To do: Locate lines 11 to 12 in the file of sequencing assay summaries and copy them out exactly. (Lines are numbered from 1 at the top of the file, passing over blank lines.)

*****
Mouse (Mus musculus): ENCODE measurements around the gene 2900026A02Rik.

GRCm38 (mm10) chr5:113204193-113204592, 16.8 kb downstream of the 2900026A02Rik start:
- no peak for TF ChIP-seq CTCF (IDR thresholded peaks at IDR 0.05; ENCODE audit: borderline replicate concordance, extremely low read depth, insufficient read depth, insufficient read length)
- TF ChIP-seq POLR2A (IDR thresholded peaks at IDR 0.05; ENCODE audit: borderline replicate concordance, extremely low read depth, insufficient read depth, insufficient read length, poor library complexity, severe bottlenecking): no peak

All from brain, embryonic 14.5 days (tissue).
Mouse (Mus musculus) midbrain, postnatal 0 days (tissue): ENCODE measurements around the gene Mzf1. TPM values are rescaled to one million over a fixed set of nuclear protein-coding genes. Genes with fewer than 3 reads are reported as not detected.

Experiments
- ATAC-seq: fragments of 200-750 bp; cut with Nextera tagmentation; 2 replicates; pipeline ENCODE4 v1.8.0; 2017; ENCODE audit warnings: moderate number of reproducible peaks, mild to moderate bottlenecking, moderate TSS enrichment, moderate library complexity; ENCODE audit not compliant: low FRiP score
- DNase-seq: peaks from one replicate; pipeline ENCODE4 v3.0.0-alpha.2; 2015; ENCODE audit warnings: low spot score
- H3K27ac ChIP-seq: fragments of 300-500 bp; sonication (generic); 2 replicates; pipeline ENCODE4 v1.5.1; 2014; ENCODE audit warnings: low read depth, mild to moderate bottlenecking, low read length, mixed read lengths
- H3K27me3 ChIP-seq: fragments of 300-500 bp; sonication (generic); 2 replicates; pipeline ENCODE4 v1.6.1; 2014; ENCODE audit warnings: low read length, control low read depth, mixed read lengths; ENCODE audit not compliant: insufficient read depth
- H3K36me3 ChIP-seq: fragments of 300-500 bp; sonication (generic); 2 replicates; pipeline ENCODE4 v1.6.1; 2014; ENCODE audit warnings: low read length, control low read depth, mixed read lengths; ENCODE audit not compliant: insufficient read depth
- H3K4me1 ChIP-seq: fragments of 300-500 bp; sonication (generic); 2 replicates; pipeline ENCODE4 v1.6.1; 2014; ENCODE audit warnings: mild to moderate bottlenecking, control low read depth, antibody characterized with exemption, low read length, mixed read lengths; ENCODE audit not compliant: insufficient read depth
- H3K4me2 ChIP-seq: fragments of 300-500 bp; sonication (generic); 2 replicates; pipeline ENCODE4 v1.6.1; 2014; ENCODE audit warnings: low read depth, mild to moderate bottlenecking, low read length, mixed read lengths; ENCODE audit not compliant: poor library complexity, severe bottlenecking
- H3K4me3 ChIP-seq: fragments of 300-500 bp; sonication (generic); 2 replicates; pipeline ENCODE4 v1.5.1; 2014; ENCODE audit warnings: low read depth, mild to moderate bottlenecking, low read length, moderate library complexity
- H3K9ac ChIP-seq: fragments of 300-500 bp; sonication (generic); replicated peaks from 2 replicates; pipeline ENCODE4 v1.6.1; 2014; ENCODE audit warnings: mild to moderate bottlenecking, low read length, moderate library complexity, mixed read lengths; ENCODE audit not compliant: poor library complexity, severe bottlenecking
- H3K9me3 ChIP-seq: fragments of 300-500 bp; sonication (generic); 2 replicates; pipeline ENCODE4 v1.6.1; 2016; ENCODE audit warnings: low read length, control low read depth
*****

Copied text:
- H3K27me3 ChIP-seq: fragments of 300-500 bp; sonication (generic); 2 replicates; pipeline ENCODE4 v1.6.1; 2014; ENCODE audit warnings: low read length, control low read depth, mixed read lengths; ENCODE audit not compliant: insufficient read depth
- H3K36me3 ChIP-seq: fragments of 300-500 bp; sonication (generic); 2 replicates; pipeline ENCODE4 v1.6.1; 2014; ENCODE audit warnings: low read length, control low read depth, mixed read lengths; ENCODE audit not compliant: insufficient read depth